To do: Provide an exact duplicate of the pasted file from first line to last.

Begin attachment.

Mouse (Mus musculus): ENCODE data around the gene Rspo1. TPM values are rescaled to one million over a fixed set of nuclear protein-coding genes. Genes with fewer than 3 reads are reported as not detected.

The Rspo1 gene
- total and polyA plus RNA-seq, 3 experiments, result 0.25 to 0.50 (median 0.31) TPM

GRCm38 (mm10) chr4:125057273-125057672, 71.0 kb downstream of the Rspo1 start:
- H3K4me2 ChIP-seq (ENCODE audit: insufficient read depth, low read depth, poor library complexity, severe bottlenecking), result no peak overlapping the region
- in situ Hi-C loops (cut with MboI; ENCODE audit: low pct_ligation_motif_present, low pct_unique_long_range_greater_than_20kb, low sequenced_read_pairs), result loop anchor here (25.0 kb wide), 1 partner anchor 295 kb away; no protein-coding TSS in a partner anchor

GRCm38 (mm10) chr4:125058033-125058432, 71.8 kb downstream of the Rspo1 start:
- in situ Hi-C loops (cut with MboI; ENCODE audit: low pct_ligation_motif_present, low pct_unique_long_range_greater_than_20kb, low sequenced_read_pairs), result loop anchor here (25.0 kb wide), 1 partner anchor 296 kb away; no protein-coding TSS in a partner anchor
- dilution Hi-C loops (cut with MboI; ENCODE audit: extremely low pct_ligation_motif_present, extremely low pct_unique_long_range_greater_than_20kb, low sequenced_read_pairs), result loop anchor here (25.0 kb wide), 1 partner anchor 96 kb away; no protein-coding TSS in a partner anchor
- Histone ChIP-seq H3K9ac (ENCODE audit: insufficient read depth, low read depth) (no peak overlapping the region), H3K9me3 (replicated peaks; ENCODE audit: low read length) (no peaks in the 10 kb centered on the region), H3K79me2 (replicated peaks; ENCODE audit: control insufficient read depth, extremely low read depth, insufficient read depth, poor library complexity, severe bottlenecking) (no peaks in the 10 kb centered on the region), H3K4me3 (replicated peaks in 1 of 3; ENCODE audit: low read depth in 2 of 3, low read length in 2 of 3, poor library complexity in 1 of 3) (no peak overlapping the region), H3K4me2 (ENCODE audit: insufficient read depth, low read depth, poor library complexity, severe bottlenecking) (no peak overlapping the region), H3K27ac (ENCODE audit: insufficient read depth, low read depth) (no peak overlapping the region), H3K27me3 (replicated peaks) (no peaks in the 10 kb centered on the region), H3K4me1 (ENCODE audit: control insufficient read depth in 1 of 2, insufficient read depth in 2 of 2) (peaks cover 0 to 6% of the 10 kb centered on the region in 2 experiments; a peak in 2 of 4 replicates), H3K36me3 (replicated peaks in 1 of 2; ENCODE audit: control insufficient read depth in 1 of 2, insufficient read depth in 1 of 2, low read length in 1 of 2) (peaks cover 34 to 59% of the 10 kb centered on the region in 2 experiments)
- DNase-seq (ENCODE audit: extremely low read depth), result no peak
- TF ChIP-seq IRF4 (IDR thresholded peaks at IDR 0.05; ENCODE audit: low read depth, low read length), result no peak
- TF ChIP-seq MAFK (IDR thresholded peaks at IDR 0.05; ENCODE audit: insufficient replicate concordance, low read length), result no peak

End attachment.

Mouse (Mus musculus): ENCODE data around the gene Rspo1. TPM values are rescaled to one million over a fixed set of nuclear protein-coding genes. Genes with fewer than 3 reads are reported as not detected.

The Rspo1 gene
- total and polyA plus RNA-seq, 3 experiments, result 0.25 to 0.50 (median 0.31) TPM

GRCm38 (mm10) chr4:125057273-125057672, 71.0 kb downstream of the Rspo1 start:
- H3K4me2 ChIP-seq (ENCODE audit: insufficient read depth, low read depth, poor library complexity, severe bottlenecking), result no peak overlapping the region
- in situ Hi-C loops (cut with MboI; ENCODE audit: low pct_ligation_motif_present, low pct_unique_long_range_greater_than_20kb, low sequenced_read_pairs), result loop anchor here (25.0 kb wide), 1 partner anchor 295 kb away; no protein-coding TSS in a partner anchor

GRCm38 (mm10) chr4:125058033-125058432, 71.8 kb downstream of the Rspo1 start:
- in situ Hi-C loops (cut with MboI; ENCODE audit: low pct_ligation_motif_present, low pct_unique_long_range_greater_than_20kb, low sequenced_read_pairs), result loop anchor here (25.0 kb wide), 1 partner anchor 296 kb away; no protein-coding TSS in a partner anchor
- dilution Hi-C loops (cut with MboI; ENCODE audit: extremely low pct_ligation_motif_present, extremely low pct_unique_long_range_greater_than_20kb, low sequenced_read_pairs), result loop anchor here (25.0 kb wide), 1 partner anchor 96 kb away; no protein-coding TSS in a partner anchor
- Histone ChIP-seq H3K9ac (ENCODE audit: insufficient read depth, low read depth) (no peak overlapping the region), H3K9me3 (replicated peaks; ENCODE audit: low read length) (no peaks in the 10 kb centered on the region), H3K79me2 (replicated peaks; ENCODE audit: control insufficient read depth, extremely low read depth, insufficient read depth, poor library complexity, severe bottlenecking) (no peaks in the 10 kb centered on the region), H3K4me3 (replicated peaks in 1 of 3; ENCODE audit: low read depth in 2 of 3, low read length in 2 of 3, poor library complexity in 1 of 3) (no peak overlapping the region), H3K4me2 (ENCODE audit: insufficient read depth, low read depth, poor library complexity, severe bottlenecking) (no peak overlapping the region), H3K27ac (ENCODE audit: insufficient read depth, low read depth) (no peak overlapping the region), H3K27me3 (replicated peaks) (no peaks in the 10 kb centered on the region), H3K4me1 (ENCODE audit: control insufficient read depth in 1 of 2, insufficient read depth in 2 of 2) (peaks cover 0 to 6% of the 10 kb centered on the region in 2 experiments; a peak in 2 of 4 replicates), H3K36me3 (replicated peaks in 1 of 2; ENCODE audit: control insufficient read depth in 1 of 2, insufficient read depth in 1 of 2, low read length in 1 of 2) (peaks cover 34 to 59% of the 10 kb centered on the region in 2 experiments)
- DNase-seq (ENCODE audit: extremely low read depth), result no peak
- TF ChIP-seq IRF4 (IDR thresholded peaks at IDR 0.05; ENCODE audit: low read depth, low read length), result no peak
- TF ChIP-seq MAFK (IDR thresholded peaks at IDR 0.05; ENCODE audit: insufficient replicate concordance, low read length), result no peak